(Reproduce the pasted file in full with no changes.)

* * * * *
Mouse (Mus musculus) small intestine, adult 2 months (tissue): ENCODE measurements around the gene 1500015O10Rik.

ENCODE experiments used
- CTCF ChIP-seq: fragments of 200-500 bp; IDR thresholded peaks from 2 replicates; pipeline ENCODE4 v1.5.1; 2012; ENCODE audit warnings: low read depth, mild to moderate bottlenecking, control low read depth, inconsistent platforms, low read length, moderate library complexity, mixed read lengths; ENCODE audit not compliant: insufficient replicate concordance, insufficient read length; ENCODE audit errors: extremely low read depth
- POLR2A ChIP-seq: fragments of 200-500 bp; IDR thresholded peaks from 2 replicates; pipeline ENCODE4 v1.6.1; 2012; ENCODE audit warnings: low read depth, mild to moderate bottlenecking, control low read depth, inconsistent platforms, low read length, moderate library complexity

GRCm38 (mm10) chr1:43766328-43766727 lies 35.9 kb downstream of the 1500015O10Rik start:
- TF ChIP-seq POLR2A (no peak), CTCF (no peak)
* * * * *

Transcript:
Mouse (Mus musculus) small intestine, adult 2 months (tissue): ENCODE measurements around the gene 1500015O10Rik.

ENCODE experiments used
- CTCF ChIP-seq: fragments of 200-500 bp; IDR thresholded peaks from 2 replicates; pipeline ENCODE4 v1.5.1; 2012; ENCODE audit warnings: low read depth, mild to moderate bottlenecking, control low read depth, inconsistent platforms, low read length, moderate library complexity, mixed read lengths; ENCODE audit not compliant: insufficient replicate concordance, insufficient read length; ENCODE audit errors: extremely low read depth
- POLR2A ChIP-seq: fragments of 200-500 bp; IDR thresholded peaks from 2 replicates; pipeline ENCODE4 v1.6.1; 2012; ENCODE audit warnings: low read depth, mild to moderate bottlenecking, control low read depth, inconsistent platforms, low read length, moderate library complexity

GRCm38 (mm10) chr1:43766328-43766727 lies 35.9 kb downstream of the 1500015O10Rik start:
- TF ChIP-seq POLR2A (no peak), CTCF (no peak)